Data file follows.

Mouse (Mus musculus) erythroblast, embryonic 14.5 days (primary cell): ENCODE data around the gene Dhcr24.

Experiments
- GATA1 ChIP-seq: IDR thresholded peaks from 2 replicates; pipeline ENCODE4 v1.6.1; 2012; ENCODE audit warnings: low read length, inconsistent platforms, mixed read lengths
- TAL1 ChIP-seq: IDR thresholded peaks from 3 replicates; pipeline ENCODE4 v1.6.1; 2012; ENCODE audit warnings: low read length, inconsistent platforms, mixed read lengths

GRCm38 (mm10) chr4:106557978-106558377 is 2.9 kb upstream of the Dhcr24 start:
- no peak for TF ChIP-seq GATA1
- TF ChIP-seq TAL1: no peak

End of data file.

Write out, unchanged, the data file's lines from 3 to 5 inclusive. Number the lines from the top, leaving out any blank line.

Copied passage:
- GATA1 ChIP-seq: IDR thresholded peaks from 2 replicates; pipeline ENCODE4 v1.6.1; 2012; ENCODE audit warnings: low read length, inconsistent platforms, mixed read lengths
- TAL1 ChIP-seq: IDR thresholded peaks from 3 replicates; pipeline ENCODE4 v1.6.1; 2012; ENCODE audit warnings: low read length, inconsistent platforms, mixed read lengths

GRCm38 (mm10) chr4:106557978-106558377 is 2.9 kb upstream of the Dhcr24 start: